I wrote this the day after Davis' recent "innocence" hearing.
Innocence claims will offer no reprieve for Troy Davis
Dudley Sharp, 6/25/10
Based upon the media reports, alone, of the two day hearing of June 2010, just as I suspect Davis' attorneys have known all along, the appellate case cannot prevail in overturning the findings that Troy Davis is guilty of the murder of Police Officer Mark Allen MacPhail.
What happened in the two day hearing was very ordinary, if you are aware of anti death penalty nonsense. (1)
Sylvester "Redd" Coles' "Confessions"
The blockbuster witnesses who were going to testify that the "real murderer" Sylvester "Redd" Coles had confessed to them were not allowed to testify, because Davis' attorneys refused to call Coles to testify, thereby rendering these witnesses in possession of hearsay evidence and, therefore, not able to testify.
Well, Judge Moore did allow, wrongly, one of them, Anthony Hargrove, to testify. The judge "said that unless Coles is called to the stand, he might give (Hargrove's) hearsay testimony "no weight whatsoever."
Of course, Davis' attorneys didn't call Coles. Davis' attorneys made sure Hargrove's testimony as well as the other "confession" witnesses will have no weight.
This will become part of the anti death penalty PR machine - the anti death penalty folks will blame the system for not allowing the "truth" to come out, by muzzling these witnesses, even though Davis' attorneys had to do this intentionally, knowing that the witnesses couldn't be heard, because of the hearsay rule.
The defense couldn't call Coles, because he would have been a strong witness to rebut his alleged confessions, therefore making things worse for Davis. I seems obvious that the defense made a statement as to how fragile and unreliable these "confession" witnesses were that Davis' attorneys refused to call Coles.
Hargrove being wrongly allowed to testify must have been a surprise.
The additional problem for Davis is this: There are solid witnesses against Davis who did not recant.
The recantation witnesses claims that the police pressured or threatened them into falsely testifying make no sense.
First, there were enough witnesses against Davis - the state had a solid case - therefore there was no reason to put lying witnesses on the stand. Even if we presume that some were pressured and threatened into false statements, both police and prosecutors knew, before trial, that they need not risk putting any such perjuring witnesses on the stand. They had enough evidence without them.
Why risk perjured testimony when you don't need it? They wouldn't have.
Secondly, the non recantation witnesses, the police investigators, and prosecutors have been consistent from the beginning of the case - those witnesses haven't recanted, and police and prosecutors have testified that there were no threats or pressure for false testimony and those consistent, non recanting witnesses gave truthful statements without pressure or threats.
Thirdly, there is no evidence that the investigating officers or the prosecutors had ever been involved in such illegal activities before and the non recantation witnesses give more weight to the position that police and prosecutors did not pressure or threaten for false testimony and to the proposition that the recantations were the lies.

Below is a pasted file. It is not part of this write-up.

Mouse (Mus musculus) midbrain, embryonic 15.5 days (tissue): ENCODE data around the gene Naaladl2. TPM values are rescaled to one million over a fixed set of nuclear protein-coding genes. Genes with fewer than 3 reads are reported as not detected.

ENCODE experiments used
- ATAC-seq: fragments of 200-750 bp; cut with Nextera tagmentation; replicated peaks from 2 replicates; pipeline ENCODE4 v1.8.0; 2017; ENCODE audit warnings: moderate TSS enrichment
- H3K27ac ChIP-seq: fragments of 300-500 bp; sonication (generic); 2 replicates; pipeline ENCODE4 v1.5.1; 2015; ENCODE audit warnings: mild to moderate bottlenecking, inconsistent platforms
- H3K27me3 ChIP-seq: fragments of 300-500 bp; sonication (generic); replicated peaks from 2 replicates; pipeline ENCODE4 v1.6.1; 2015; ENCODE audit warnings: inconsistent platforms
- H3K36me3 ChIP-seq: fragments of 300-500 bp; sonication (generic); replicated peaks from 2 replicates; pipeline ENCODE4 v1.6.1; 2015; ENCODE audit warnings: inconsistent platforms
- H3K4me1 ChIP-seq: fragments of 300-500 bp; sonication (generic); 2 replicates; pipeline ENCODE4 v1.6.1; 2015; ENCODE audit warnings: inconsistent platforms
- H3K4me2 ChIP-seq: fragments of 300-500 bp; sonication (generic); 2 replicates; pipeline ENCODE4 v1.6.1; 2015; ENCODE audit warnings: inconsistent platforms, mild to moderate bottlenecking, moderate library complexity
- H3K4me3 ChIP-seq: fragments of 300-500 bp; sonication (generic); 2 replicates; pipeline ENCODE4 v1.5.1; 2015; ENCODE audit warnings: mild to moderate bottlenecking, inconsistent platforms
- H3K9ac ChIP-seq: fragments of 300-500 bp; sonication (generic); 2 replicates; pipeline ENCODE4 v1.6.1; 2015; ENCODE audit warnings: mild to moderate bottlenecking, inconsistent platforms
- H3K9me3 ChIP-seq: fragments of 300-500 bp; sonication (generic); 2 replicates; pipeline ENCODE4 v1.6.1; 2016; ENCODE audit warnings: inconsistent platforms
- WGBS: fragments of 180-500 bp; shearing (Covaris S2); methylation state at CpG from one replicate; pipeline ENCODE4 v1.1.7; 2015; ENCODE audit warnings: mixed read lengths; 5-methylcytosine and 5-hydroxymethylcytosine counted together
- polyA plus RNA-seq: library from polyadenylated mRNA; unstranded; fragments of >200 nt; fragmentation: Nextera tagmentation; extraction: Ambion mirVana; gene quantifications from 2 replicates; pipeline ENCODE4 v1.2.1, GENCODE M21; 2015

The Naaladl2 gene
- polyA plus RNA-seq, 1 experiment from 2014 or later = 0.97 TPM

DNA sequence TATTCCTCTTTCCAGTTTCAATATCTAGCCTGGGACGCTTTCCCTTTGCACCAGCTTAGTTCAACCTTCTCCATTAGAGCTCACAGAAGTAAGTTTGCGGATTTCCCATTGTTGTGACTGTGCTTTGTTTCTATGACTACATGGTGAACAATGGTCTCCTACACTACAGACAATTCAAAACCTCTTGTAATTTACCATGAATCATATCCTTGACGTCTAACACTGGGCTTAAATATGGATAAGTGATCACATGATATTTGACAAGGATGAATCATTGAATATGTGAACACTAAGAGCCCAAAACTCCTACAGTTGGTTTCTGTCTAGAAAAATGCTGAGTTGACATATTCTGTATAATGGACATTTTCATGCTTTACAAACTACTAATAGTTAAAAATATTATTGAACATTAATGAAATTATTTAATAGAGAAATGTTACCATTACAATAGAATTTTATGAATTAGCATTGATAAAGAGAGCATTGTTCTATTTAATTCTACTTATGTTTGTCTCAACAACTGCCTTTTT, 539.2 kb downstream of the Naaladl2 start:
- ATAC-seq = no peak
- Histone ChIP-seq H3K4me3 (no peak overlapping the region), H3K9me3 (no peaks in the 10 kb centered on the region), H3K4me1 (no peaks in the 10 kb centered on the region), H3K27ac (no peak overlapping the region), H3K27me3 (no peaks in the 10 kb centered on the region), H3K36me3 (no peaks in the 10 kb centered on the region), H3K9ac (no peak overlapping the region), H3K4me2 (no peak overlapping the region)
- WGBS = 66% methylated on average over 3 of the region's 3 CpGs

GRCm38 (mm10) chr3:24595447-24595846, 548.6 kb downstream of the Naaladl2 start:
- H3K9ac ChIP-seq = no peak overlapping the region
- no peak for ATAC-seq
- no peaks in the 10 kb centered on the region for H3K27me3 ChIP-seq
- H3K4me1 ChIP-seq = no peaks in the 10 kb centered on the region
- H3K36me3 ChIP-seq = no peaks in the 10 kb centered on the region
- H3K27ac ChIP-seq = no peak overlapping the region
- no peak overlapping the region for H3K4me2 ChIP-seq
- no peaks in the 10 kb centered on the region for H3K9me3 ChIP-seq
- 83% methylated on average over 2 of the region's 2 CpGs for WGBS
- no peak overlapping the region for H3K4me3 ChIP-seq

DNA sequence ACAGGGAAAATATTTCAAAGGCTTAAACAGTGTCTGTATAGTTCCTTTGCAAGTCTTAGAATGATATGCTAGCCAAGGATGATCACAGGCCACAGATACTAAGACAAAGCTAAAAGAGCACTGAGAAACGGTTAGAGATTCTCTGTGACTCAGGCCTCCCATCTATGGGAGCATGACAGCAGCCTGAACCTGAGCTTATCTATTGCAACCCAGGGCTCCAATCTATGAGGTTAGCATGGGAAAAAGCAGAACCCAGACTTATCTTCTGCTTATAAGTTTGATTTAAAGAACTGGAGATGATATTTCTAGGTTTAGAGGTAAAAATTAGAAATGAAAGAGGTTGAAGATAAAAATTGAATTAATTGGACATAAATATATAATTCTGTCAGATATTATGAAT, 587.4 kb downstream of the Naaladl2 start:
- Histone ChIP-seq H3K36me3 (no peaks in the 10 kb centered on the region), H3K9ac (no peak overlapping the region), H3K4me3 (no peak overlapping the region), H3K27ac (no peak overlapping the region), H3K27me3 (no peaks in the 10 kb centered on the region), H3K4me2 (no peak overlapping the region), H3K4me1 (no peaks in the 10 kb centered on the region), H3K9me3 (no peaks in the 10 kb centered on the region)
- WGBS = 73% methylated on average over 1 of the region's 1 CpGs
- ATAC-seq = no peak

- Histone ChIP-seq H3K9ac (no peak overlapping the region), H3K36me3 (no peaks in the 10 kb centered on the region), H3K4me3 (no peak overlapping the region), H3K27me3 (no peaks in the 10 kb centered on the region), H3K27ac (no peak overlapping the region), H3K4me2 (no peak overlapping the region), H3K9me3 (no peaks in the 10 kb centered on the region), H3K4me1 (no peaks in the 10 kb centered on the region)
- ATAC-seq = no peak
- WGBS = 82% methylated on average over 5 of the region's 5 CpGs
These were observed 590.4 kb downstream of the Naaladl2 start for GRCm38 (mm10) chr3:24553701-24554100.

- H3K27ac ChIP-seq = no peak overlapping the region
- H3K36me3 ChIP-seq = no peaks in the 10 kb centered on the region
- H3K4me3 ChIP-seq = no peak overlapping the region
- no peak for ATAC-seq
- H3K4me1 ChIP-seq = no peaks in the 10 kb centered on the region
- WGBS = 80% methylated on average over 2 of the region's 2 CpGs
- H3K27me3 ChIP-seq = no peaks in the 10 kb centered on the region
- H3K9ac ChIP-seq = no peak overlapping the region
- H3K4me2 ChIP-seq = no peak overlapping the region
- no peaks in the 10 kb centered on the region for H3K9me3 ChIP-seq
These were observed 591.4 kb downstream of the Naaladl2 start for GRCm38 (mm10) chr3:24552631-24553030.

Judges are very aware of false testimony and how pressure can be applied to produce it, by community activists, such as anti death penalty folks.
Judges are aware that pressure is a two sided coin and they must consider both sides of it and how that may effect credibility. In a case such as this, the evidence is such that Davis cannot prevail.
Credibility - this says it all.
"(Troy) Davis' legal team also summoned Benjamin Gordon, who testified that he saw Sylvester "Redd" Coles shoot and kill the officer." (2)
Gordon, who is incarcerated and has at least six prior felony convictions, said he never came forward because he did not trust the police and feared what Coles might do to him or his family in retaliation.
"Is there any doubt in your mind that Redd Coles fired that shot?" Horton asked. "No, sir," Gordon replied.
Davis' legal team has long maintained that Coles, who was at the scene and came forward after (Police Officer) MacPhail's slaying and implicated Davis to police, was the actual triggerman. Coles has denied shooting MacPhail.
Beth Attaway Burton, the state's lead attorney, got Gordon to acknowledge he never said he saw Coles shoot MacPhail in interviews with police "or in sworn statements he gave Davis' legal team in 2003 and 2008."
"What made you change your story today?" Burton asked.
"It's the truth," Gordon said. "
I think the judge will have to weight Gordon's credibility similarly to that of Davis' other supportive witnesses - ZERO.
(1) 3 of many
"The Innocent Executed: Deception & Death Penalty Opponents"
The 130 (now 139) death row "innocents" scam
"Cameron Todd Willingham: Another Media Meltdown", A Collection of Articles
(2) All quotes from this article:
"Witnesses back off testimony against Troy Davis", The Atlanta Journal-Constitution, June 23, 2010 http://www.ajc.com/news/atlanta/witnesses-back-off-testimony-555778.html?cxntlid=daylf_artr
Dudley Sharp, contact info below
Full ruling http://www.gasupreme.us/pdf/s07a1758.pdf
by Chatham County District Attorney Spencer Lawton http://tinyurl.com/46c73l
e-mail [email protected] 713-622-5491,